All I was doing was sitting at Bruegger’s, reading a blog post. And choosing my top twenty short story contest selections. And eating lunch. That’s all I was doing.
Then I heard the woman in the booth next to me. As she talked on her cell phone, her voice was obviously upset. With my mind deep in my choosing and eating and reading (not to mention the clatter-chatter of employees and customers), I couldn’t hear all her words. What I did hear sounded ominous: death, casket. But the tone was clear. This woman was distraught.
That’s when the blog post I was reading slapped me upside the head. Not literally. Not even literarily. Laura Martin is a gracious writer. But she was writing about the epidemic of busyness that plagues our lives. Everyone claims to be busy, some legitimately so, but some have become too busy doing unproductive-but-oh-so-important “stuff.”
Call it life clutter. It’s all the things we feel we must do to have a fulfilled life that really, from an eternal perspective, are time-sucking, energy-draining vampires. You know this vampire’s sunk its teeth in your neck if you have to pencil in a night with friends . . . six months from now. It may take the form of noble tasks (volunteer work) or inane time wasters (fill in the blank). But if you don’t have some room for other people, particularly when they are in need, then it’s time to rethink how many commitments you’ve taken.
By the time I finished my first comment on her post, I felt that kick in my heart. Go talk to this woman. I thought of all the reasons I shouldn’t, which amounted to she’ll think I’m creepy and don’t I have to finish painting that piece of furniture in the garage? Cue the eyeroll.
She finished the phone call. I finished my work. Do it, do it, don’t think about it too much—
I walked over and started talking to her.
She owns two rescue dogs, both large, exuberant animals who have become too much for her to handle on her own. “They’re man-dogs,” she said. “You know, the type that guys have in their truck when they go hunting and fishing.” They can knock her over, and as a middle-aged woman, she’s afraid that she’ll break a bone one of these days.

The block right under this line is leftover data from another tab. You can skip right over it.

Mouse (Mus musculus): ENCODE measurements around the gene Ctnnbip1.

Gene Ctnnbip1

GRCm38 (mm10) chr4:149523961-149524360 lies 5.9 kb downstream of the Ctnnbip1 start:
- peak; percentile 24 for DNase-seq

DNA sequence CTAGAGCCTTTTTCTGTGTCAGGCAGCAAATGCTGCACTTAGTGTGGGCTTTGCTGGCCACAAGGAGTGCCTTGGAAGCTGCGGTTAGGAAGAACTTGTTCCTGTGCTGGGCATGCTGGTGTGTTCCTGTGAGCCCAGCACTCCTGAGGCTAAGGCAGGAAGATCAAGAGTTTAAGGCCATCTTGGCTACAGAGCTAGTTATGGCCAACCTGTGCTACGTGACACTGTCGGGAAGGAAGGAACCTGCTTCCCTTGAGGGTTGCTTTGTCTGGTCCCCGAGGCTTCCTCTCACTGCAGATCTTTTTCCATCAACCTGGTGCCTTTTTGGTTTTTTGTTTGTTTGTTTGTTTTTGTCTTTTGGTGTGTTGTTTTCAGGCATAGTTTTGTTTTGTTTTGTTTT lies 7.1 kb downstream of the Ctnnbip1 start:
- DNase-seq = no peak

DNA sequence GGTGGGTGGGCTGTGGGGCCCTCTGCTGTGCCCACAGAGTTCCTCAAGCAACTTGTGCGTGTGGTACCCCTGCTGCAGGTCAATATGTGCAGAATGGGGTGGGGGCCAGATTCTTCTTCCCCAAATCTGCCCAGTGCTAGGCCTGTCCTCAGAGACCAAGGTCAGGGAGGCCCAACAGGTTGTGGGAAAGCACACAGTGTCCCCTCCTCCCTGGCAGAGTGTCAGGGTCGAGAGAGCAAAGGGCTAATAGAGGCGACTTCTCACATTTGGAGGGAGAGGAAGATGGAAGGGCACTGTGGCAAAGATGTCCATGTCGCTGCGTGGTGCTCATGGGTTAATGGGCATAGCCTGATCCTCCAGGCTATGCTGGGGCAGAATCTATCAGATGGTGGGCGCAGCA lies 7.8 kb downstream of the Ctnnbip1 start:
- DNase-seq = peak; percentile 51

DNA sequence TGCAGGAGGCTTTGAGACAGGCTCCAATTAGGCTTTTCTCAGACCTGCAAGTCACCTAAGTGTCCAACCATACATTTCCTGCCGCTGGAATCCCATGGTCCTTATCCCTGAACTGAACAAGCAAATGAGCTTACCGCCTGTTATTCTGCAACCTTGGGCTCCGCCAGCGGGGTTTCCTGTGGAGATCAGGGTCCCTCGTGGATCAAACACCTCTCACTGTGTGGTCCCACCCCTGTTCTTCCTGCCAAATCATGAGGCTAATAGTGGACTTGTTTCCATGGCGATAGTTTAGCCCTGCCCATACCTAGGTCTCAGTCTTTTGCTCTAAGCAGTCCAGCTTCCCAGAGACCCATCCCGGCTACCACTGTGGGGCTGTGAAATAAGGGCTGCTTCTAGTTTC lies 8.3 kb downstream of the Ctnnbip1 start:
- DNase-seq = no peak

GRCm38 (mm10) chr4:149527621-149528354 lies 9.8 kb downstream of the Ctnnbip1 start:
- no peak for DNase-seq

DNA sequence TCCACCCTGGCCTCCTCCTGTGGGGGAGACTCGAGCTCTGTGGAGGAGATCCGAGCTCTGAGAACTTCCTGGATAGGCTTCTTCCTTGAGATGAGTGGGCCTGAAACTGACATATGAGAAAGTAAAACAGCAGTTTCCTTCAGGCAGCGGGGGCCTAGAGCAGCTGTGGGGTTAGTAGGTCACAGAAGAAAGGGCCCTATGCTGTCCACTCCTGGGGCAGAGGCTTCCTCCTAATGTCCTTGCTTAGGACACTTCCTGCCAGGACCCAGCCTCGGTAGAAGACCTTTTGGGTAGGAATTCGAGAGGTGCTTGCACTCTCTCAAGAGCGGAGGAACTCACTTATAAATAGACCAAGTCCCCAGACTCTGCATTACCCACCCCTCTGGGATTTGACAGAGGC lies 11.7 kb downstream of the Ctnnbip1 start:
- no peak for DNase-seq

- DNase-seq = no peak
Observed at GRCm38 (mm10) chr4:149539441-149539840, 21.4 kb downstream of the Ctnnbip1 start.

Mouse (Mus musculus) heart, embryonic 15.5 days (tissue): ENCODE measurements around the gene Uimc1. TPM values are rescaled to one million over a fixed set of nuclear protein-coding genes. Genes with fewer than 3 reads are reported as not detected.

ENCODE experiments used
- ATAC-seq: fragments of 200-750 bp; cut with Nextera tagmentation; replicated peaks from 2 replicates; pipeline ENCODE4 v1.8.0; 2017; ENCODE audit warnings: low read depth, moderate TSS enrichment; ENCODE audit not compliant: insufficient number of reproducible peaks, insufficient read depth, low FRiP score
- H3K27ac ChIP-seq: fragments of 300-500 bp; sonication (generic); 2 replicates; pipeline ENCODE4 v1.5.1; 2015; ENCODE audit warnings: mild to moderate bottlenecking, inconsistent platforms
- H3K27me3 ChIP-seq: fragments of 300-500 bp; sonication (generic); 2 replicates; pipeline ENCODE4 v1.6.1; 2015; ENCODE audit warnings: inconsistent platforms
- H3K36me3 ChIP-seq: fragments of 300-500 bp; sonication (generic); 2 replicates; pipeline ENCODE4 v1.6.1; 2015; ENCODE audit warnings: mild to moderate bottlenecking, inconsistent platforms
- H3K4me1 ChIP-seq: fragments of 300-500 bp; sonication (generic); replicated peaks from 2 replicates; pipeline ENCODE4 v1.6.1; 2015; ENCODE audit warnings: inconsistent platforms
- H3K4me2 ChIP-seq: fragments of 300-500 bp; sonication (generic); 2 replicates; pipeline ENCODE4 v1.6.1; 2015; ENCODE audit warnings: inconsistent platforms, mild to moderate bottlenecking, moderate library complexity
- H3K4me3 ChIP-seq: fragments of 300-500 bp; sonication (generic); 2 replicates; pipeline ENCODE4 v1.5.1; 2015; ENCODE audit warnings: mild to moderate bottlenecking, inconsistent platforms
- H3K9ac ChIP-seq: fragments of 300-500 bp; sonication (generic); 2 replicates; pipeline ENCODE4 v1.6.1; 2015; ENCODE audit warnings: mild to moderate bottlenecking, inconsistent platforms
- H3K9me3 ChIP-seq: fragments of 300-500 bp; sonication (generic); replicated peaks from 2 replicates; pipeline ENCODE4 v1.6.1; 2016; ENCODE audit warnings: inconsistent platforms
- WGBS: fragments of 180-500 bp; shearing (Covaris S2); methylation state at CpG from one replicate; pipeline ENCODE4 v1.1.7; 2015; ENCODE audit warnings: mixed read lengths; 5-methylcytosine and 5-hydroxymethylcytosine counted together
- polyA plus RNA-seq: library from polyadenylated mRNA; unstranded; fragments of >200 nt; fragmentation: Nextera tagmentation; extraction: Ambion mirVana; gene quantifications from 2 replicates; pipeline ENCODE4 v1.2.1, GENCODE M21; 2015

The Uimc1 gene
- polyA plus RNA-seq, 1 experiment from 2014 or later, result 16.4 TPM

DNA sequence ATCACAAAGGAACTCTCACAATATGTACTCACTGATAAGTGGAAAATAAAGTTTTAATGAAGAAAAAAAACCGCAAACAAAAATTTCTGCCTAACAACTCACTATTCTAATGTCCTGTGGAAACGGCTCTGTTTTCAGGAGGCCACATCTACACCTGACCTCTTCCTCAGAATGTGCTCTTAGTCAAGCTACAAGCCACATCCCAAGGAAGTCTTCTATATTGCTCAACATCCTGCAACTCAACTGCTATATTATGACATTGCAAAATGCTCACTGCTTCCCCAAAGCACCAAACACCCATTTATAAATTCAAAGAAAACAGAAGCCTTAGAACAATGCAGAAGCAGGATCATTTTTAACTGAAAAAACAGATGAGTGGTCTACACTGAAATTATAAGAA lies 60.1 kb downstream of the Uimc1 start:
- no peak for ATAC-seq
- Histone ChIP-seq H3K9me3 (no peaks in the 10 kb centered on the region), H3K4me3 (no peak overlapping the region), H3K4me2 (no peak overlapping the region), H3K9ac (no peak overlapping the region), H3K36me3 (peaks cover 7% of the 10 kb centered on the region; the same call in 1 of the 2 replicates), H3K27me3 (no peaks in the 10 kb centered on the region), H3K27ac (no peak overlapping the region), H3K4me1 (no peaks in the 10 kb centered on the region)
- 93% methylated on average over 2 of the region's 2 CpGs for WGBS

She’s cared for them, loved them, and tried to find new homes for both. She couldn’t bear to keep them at the humane society, where the conditions are so overcrowded that the previously no-kill shelter has started to euthanize healthy dogs. They’ve had their photos on the news, when the shelter pleaded for people to adopt some of these animals. She’s tried every animal rescue group in our area.
No one wanted these two big dogs.
Finally, she decided that the most humane thing would be to have them put down. Or thought she decided. As an animal lover, her heart was broken. She needed comfort and help deciding what was the right thing to do. The vet had said that he would do it, but he didn’t want to. It was her decision, and he needed to know by a certain time that afternoon if it was to happen that day.
I’m not an animal lover. I am allergic to dogs, as is my husband, and our yard isn’t large enough for these beloved animals. I don’t know anyone who wants a dog. So this was not a problem that I could solve.
But I could listen.
I listened. I did my best to show comfort. And even though she said she wasn’t religious or spiritual, when I asked if I could pray for her, she let me.
When we parted, forty-five minutes later, she still hadn’t decided what to do. I’m going to call her and see what she’s decided.
The obvious takeaway lesson should be this: God used this to remind me to take time for others! That’s the obvious one, and a reminder that I needed.
But the less obvious takeaway wasn’t a lesson at all. It was God’s reassurance that I’m still hearing him. I’m going through one of those moments in life when prayer feels like talking to a wall, the Bible feels like the most familiar thing I’ve ever read, and church feels like a time waster. (When you walk out of the sanctuary and think, I could’ve had a V8, then there’s a problem.) I don’t go to Sunday school anymore and I dread the worship service. It’s all the same old issues that I’ve blogged about, plus some.
It has the effect of making me think I’m never going to hear from God again. A lie, but . . .
Go talk to her. That kick in my heart was so obviously God’s voice (to mix the metaphor) that I walked away feeling renewed.
At one point in our conversation, the woman looked at me. “I wonder if God or the universe or whoever sent you here to stop me from putting the dogs down?”
I don’t know. But I know that God sent her to stop me from believing a lie. I’m still hearing from him.
Now I have to make time to listen.